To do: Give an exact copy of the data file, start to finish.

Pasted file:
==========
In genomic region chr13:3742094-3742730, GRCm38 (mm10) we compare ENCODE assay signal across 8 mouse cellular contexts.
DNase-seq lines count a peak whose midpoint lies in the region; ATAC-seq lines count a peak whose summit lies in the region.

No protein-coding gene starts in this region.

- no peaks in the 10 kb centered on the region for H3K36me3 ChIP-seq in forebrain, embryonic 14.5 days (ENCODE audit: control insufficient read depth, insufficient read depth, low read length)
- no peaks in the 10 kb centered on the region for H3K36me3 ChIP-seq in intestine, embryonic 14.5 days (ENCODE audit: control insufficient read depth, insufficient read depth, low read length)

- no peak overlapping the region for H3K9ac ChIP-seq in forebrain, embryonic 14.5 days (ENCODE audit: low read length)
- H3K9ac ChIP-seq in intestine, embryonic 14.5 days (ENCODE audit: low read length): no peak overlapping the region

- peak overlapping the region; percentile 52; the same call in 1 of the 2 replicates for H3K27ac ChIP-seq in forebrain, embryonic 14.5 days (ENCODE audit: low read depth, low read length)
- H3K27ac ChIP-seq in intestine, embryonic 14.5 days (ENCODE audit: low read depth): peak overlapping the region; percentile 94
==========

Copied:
In genomic region chr13:3742094-3742730, GRCm38 (mm10) we compare ENCODE assay signal across 8 mouse cellular contexts.
DNase-seq lines count a peak whose midpoint lies in the region; ATAC-seq lines count a peak whose summit lies in the region.

No protein-coding gene starts in this region.

- no peaks in the 10 kb centered on the region for H3K36me3 ChIP-seq in forebrain, embryonic 14.5 days (ENCODE audit: control insufficient read depth, insufficient read depth, low read length)
- no peaks in the 10 kb centered on the region for H3K36me3 ChIP-seq in intestine, embryonic 14.5 days (ENCODE audit: control insufficient read depth, insufficient read depth, low read length)

- no peak overlapping the region for H3K9ac ChIP-seq in forebrain, embryonic 14.5 days (ENCODE audit: low read length)
- H3K9ac ChIP-seq in intestine, embryonic 14.5 days (ENCODE audit: low read length): no peak overlapping the region

- peak overlapping the region; percentile 52; the same call in 1 of the 2 replicates for H3K27ac ChIP-seq in forebrain, embryonic 14.5 days (ENCODE audit: low read depth, low read length)
- H3K27ac ChIP-seq in intestine, embryonic 14.5 days (ENCODE audit: low read depth): peak overlapping the region; percentile 94